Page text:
No grand wizard
aardvark66 at GMAIL.COM
Thu Nov 10 22:52:34 UTC 2011
As to say, not to contradict my esteemed colleague, but Chaim Bialik was
born in Volhynia [Volynsakya Gubernia] and raised in the general area of
Zhitomir (same area as one of my grandfathers' family was from). Thus he
most certainly was born to a family of Yiddish speakers, who likely spoke
at least one of the local Slavic languages--Russian, Ukrainian, Belorussian
or Polish--likely at least a couple of them. The name is Yiddish, with
strong Slavic influences, and the connection to Hebrew is incidental.
Nonetheless, I suspect, it would be pronounced the same or nearly the same
in Hebrew--I'm not sure about the extent of palatalization in Hebrew. The
most obvious connection, aside from the poet, seems to be to "bialy" that
may be found in an average NYC bagelry (and even in some Stop'n'Shop in the
Boston area). In fact, I would suggest they have the same origin. Wiki
claims that "bialy" is a shortened form of *bialystoker kuchen*, a biscuit
from Białystok (I'm used to Russified spelling and pronunciation
Bialostok--Yiddish ביאַליסטאָק, Belorussian Belastok, all originating from
Slavic root for "white"). Bialik is the Bialystok equivalent of "Polak" or
"Litvak" (hence various variation including Pollock, Pollack, Polak,
Polack, Litvack, Letvack, Litvin, Litvinov, Letvin, etc.). Whatever the
case may be with the specifics of its origin, I don't doubt that the
direction of flow was Polish > Yiddish > Hebrew, not the other way around.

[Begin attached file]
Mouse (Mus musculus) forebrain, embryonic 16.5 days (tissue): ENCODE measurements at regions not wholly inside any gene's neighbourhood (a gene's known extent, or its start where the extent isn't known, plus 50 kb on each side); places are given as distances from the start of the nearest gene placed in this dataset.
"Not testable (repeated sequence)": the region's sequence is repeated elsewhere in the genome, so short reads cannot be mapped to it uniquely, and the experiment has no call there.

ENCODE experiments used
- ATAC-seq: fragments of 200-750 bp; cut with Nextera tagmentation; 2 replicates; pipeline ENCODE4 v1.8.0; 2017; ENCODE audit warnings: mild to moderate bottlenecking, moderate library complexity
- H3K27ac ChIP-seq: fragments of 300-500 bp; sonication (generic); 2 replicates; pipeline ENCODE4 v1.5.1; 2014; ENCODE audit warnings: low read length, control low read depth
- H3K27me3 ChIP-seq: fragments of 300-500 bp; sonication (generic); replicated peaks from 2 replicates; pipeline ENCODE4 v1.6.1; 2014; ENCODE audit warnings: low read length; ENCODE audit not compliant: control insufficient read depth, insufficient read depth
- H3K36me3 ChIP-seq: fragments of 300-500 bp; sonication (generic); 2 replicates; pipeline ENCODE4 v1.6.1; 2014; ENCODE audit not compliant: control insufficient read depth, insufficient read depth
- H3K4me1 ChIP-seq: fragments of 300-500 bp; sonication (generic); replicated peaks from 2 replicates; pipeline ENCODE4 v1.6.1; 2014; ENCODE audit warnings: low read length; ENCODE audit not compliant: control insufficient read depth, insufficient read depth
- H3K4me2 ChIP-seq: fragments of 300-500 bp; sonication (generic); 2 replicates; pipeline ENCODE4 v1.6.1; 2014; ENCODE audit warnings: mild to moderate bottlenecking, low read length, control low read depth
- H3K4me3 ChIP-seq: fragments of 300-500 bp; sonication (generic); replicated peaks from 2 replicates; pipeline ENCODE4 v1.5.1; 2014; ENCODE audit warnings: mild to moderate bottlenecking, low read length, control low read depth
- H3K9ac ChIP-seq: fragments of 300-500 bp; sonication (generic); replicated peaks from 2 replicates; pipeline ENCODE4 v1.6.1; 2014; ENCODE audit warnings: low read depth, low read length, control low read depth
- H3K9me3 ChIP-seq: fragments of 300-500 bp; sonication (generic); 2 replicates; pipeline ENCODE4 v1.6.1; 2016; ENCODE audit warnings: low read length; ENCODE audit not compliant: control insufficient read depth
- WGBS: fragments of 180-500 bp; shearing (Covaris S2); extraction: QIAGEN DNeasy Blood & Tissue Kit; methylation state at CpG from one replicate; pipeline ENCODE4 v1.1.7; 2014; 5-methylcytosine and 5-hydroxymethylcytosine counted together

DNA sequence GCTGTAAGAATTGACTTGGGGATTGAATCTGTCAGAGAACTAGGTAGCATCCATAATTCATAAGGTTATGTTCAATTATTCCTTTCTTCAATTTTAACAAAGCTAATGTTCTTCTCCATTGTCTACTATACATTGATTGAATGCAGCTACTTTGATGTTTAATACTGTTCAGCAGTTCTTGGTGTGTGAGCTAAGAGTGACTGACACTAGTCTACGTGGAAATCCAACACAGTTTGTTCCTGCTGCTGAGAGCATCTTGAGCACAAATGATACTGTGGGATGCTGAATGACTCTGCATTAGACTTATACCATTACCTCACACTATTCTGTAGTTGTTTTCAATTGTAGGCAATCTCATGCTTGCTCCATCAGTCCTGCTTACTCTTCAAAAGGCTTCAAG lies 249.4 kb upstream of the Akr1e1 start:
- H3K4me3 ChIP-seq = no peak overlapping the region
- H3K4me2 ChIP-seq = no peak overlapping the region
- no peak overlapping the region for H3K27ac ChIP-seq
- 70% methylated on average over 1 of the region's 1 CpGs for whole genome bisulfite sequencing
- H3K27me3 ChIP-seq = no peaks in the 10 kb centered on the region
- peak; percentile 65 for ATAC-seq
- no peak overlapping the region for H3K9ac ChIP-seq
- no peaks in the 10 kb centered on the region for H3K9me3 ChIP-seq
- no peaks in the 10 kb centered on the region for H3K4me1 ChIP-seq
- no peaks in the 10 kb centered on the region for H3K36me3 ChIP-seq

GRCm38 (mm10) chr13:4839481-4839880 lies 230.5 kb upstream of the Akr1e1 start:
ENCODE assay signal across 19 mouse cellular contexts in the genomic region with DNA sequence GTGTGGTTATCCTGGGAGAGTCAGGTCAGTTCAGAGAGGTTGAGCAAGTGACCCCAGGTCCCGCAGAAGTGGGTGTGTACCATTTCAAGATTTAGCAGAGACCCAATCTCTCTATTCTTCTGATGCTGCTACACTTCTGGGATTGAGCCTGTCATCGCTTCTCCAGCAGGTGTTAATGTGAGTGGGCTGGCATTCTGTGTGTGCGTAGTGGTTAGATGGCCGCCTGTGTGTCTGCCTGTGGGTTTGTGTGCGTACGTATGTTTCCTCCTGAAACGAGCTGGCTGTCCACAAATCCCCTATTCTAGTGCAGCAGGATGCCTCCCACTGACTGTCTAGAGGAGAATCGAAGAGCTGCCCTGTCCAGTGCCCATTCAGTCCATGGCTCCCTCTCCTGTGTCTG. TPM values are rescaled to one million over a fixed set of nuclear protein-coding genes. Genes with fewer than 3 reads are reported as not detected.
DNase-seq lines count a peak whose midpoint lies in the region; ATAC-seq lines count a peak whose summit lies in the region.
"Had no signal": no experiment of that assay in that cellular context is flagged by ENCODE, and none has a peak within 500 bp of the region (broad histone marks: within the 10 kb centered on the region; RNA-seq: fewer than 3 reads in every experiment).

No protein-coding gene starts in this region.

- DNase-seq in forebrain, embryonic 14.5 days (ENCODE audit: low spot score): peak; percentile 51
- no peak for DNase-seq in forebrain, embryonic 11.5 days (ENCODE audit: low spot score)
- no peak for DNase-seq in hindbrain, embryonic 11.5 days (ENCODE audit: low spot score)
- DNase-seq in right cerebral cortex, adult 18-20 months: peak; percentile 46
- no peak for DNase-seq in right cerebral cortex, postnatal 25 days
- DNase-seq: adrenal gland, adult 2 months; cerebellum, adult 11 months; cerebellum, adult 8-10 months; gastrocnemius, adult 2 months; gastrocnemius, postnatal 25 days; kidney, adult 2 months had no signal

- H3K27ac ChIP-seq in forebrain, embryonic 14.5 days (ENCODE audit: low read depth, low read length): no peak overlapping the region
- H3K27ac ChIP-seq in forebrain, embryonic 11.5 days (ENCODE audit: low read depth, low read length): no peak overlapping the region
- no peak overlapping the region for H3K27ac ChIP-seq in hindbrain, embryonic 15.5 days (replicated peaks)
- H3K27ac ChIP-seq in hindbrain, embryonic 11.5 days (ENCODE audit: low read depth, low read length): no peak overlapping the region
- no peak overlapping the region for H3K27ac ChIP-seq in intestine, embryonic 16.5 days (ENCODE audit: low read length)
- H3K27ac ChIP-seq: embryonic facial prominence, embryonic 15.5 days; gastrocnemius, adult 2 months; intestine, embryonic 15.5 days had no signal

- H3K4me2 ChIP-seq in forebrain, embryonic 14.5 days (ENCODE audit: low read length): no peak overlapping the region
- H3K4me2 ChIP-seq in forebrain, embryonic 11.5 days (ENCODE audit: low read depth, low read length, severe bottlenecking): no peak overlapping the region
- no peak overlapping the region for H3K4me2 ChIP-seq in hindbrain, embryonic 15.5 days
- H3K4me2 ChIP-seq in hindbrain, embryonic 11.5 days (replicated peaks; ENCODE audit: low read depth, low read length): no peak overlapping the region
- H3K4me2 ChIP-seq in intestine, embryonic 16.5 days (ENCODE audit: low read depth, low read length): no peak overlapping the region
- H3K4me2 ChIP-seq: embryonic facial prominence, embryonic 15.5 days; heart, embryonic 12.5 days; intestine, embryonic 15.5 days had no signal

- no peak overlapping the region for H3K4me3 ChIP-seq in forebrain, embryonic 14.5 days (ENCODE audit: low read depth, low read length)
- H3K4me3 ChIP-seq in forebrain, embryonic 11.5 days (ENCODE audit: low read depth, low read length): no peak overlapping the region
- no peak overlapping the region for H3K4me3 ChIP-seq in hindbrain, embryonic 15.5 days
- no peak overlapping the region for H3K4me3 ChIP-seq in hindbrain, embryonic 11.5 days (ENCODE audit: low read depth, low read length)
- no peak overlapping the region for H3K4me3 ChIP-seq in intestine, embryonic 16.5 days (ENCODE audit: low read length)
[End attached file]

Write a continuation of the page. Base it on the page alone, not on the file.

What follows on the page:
I am actually wondering if Ms. Bialik is aware of the origin of her own
name (and, perhaps, of her family). Her detractors apparently are not or
we'd be hearing a whole litany of other sorts of conspiracy theories.
Of course, Mel Brooks and Zero Mostel knew how to pronounce it--so much so
that they could give Lee Meredith a Swedish accent to say it.
But they speak good Yiddish. ;-)
On Thu, Nov 10, 2011 at 3:42 PM, Geoff Nathan <an6993 at wayne.edu> wrote:
> "Victor Steinbok" <aardvark66 at GMAIL.COM> said:
> 'BTW, Gregory pronounces Bialik as "Bee-'elik". Are there no Slavs or
> Yiddish-speakers in the media? '
> Without wishing to contradict my esteemed colleague, I should point out
> that the first Bialik I heard of was the famous Hebrew poet (granting the
> influence of Slavic and Yiddish on modern Hebrew, of course... And the fact
> that he also wrote a few poems in Yiddish) .
> The point still stands, though. Media people these days don't know
> nuttin... Muttermuttergrumble...
> Geoffrey S. Nathan
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